It can no longer claim to have the largest Christian bloc.

This title goes to its rival and sworn enemy of Hezbollah, the "Lebanese Forces", which are undoubtedly the big winners of this election with a bloc of about twenty Christian deputies.

Samir Geagea had anticipated this victory on Sunday evening, saying that his party was now the largest Christian formation in the country.

Remarks that must be placed in the context of the next presidential election, scheduled for the end of October.

The highest state office is traditionally held by a Maronite Christian.

Gebran Bassil also had claimed victory while half-acknowledging that his bloc would come out of this consultation diminished.


The idea of ​​eliminating the CPL failed, because our bloc will represent all Lebanese regions

 ,” he said.

President Aoun's son-in-law claimed that his party was the victim of a “ 

war waged by the United States and Israel


Hezbollah and Amal take all Shiite seats

Hezbollah, the object of all attention in Lebanon and elsewhere, emerges neither victorious nor defeated from this election.

The pro-Iranian party, which has a formidable armed wing to " 

defend Lebanon against Israel 

", will not be able to maintain a majority in Parliament with its allies from other communities.

At the same time, he won with the Amal movement the 27 seats reserved for Shiites, which makes them, with his ally, the exclusive representatives of this community.

This means that the outgoing Speaker of the House (a position reserved for Shiites), Nabih Berry, will undoubtedly be reappointed.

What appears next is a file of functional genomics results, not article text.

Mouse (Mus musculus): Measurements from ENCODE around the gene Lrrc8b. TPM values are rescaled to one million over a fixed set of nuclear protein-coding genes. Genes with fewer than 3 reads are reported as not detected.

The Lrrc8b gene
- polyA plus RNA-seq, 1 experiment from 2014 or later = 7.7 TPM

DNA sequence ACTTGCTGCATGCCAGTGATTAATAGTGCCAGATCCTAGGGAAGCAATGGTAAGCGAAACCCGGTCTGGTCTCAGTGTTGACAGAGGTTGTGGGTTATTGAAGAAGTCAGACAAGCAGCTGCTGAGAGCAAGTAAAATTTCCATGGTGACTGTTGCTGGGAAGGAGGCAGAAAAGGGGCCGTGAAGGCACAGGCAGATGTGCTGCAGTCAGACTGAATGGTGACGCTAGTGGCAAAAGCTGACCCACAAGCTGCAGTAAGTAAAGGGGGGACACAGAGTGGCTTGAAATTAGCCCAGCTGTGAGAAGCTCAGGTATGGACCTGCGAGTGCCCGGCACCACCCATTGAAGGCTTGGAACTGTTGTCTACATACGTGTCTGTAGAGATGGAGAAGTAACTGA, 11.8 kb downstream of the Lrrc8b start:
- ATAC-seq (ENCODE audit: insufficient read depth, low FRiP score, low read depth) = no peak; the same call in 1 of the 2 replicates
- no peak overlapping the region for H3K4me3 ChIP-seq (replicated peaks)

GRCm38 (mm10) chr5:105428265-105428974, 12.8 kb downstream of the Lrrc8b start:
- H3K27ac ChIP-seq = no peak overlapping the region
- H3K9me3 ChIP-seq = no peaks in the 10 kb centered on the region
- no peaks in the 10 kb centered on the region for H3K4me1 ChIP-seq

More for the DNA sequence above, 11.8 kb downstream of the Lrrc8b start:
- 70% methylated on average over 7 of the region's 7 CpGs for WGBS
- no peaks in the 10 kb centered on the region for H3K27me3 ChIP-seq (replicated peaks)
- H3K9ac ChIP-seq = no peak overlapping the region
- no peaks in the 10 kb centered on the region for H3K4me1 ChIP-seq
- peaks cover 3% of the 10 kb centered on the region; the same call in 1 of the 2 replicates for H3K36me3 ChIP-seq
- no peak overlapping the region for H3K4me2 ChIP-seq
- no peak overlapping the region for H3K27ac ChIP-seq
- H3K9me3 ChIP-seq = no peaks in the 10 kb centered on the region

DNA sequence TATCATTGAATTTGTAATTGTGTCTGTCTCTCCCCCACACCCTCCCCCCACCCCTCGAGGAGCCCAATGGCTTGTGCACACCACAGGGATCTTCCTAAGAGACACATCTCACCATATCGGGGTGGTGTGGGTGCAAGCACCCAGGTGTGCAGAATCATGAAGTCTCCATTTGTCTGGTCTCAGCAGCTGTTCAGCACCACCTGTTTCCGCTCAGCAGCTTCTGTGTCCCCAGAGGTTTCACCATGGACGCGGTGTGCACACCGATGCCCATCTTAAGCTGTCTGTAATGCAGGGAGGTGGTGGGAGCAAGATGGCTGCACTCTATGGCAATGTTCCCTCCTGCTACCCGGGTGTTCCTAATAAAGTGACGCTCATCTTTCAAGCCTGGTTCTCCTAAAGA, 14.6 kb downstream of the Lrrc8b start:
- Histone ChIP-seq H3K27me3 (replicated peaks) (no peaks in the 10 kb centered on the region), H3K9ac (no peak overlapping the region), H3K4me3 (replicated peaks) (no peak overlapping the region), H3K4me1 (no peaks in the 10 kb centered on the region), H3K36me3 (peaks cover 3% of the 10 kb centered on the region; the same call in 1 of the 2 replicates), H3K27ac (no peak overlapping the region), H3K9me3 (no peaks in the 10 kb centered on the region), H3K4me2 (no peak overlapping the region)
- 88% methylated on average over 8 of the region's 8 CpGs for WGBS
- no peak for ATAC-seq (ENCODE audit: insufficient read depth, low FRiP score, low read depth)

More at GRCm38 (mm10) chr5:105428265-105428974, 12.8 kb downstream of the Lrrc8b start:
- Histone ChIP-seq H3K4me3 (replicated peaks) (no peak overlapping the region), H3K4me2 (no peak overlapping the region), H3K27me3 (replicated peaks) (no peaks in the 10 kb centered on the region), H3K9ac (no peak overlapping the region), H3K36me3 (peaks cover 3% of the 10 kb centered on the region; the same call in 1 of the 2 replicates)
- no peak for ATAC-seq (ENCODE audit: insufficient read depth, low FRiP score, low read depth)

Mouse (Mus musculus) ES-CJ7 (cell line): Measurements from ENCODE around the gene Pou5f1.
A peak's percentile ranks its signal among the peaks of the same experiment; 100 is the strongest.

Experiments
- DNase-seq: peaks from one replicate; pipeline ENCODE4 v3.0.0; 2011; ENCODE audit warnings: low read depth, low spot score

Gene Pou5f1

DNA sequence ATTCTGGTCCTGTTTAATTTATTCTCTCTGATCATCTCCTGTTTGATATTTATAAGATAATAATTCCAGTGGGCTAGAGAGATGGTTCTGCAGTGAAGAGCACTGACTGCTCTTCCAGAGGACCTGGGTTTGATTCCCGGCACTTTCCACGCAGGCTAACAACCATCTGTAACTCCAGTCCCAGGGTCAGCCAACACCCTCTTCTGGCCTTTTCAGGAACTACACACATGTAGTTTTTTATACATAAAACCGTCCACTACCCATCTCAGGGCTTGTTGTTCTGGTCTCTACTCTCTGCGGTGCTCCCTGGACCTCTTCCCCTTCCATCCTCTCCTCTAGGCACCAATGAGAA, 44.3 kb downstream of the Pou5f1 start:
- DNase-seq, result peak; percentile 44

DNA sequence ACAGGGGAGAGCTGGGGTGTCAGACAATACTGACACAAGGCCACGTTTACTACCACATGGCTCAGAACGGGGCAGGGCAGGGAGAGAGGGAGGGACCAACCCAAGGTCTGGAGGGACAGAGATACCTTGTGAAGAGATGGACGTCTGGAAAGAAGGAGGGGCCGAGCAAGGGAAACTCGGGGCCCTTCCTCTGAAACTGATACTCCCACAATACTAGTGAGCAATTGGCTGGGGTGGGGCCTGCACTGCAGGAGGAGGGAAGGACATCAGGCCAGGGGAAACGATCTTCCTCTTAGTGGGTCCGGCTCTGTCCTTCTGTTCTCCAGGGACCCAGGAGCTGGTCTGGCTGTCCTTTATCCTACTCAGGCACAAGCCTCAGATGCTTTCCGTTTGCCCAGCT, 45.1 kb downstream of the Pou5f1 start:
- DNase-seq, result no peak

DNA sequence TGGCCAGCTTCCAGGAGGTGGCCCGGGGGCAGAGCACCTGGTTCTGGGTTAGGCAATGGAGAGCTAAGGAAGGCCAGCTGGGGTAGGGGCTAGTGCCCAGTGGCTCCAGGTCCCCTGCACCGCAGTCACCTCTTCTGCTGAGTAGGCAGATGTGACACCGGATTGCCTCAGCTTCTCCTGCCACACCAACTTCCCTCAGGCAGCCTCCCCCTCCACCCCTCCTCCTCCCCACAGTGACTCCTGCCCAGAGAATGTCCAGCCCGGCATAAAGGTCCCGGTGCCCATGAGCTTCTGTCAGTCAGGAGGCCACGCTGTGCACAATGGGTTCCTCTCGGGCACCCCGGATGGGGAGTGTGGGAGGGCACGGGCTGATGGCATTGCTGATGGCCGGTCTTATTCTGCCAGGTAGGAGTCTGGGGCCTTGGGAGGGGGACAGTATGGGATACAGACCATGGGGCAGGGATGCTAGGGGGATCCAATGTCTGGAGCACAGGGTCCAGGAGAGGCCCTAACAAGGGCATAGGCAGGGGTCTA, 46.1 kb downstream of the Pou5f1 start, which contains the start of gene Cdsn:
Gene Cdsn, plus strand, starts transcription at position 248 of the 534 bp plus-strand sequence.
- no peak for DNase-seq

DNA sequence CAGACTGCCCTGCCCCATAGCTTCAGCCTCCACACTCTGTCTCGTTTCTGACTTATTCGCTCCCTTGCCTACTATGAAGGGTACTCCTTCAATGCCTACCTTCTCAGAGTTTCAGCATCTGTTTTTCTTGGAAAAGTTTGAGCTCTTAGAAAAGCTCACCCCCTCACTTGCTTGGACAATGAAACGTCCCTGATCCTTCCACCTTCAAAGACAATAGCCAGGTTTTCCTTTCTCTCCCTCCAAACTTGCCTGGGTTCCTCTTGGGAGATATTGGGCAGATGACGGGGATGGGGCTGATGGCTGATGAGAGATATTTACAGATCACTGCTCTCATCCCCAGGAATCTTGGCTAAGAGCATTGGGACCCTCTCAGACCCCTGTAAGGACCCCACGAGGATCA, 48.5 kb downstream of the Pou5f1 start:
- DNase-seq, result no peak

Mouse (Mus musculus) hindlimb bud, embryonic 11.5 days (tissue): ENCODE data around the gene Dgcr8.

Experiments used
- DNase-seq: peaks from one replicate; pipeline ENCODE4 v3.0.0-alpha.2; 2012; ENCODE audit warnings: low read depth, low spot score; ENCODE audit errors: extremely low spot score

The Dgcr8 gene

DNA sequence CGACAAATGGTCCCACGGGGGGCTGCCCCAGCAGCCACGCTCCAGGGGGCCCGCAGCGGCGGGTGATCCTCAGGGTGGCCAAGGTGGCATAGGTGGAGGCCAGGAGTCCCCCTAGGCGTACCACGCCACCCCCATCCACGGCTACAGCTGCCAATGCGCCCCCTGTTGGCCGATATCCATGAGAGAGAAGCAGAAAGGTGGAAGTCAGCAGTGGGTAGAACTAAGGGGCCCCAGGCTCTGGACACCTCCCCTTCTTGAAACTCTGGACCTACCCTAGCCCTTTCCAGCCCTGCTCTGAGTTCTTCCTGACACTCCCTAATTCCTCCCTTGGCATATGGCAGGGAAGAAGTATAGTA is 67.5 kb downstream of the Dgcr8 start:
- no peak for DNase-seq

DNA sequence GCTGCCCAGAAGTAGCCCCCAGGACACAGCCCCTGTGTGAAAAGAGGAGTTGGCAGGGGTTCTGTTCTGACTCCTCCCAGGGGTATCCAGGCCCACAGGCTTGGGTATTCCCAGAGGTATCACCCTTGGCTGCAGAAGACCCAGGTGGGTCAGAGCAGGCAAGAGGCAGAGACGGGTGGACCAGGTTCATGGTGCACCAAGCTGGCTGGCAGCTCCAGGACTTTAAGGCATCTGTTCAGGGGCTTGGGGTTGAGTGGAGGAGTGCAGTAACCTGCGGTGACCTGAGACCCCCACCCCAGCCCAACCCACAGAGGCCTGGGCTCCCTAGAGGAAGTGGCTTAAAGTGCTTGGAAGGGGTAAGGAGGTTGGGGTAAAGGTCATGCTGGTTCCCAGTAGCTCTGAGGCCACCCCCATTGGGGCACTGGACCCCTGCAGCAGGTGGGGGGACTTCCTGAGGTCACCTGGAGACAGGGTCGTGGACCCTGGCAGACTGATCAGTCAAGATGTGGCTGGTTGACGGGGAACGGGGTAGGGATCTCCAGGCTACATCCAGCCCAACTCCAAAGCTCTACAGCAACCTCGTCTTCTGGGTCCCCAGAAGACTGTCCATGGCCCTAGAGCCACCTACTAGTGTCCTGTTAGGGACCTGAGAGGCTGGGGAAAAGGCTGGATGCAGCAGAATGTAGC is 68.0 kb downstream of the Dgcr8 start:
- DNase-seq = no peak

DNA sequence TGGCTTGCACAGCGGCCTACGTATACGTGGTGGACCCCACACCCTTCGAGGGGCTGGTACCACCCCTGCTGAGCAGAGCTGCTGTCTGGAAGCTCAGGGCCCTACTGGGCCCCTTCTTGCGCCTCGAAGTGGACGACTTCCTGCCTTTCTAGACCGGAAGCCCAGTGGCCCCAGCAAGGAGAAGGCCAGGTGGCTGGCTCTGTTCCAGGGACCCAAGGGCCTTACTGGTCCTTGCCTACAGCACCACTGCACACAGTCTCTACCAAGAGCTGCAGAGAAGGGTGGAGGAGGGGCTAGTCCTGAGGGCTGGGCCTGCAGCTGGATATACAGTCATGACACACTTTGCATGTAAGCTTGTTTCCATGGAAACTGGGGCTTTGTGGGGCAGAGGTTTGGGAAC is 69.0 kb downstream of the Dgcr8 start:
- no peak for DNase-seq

Supporters of the Lebanese Shiite groups Hezbollah and Amal raise their flags during a motorbike rally after the legislative elections in the southern suburbs of the capital Beirut, May 15, 2022. AFP - IBRAHIM AMRO

Another highlight of these elections was the breakthrough of candidates from the protests, who won a dozen seats going to different communities.

Their presence in Parliament will be significant, but not sufficient to impose reforms or initiate political change without alliances with traditional parties.

The low turnout of Sunni voters also holds the attention of observers.

In Beirut and in the country's major cities, members of this community turned out to vote in fewer numbers than usual, despite appeals from Dar al-Fatwa, the country's highest Sunni religious body, and efforts of mobilization deployed by the ambassador of Saudi Arabia, Walid al-Bukhari, returned urgently to Beirut in April.

The sulking of the Sunnis is a sign of solidarity with their leader, former Prime Minister Saad Hariri, pushed into early political retirement by Saudi Arabia in January.   

Fragmentation is the main feature of the post-election landscape, raising fears of greater political polarization.

This will probably result in institutional blockages, at a time when Lebanon urgently needs an executive power with a large margin of maneuver to adopt the reforms essential to relaunch the economy.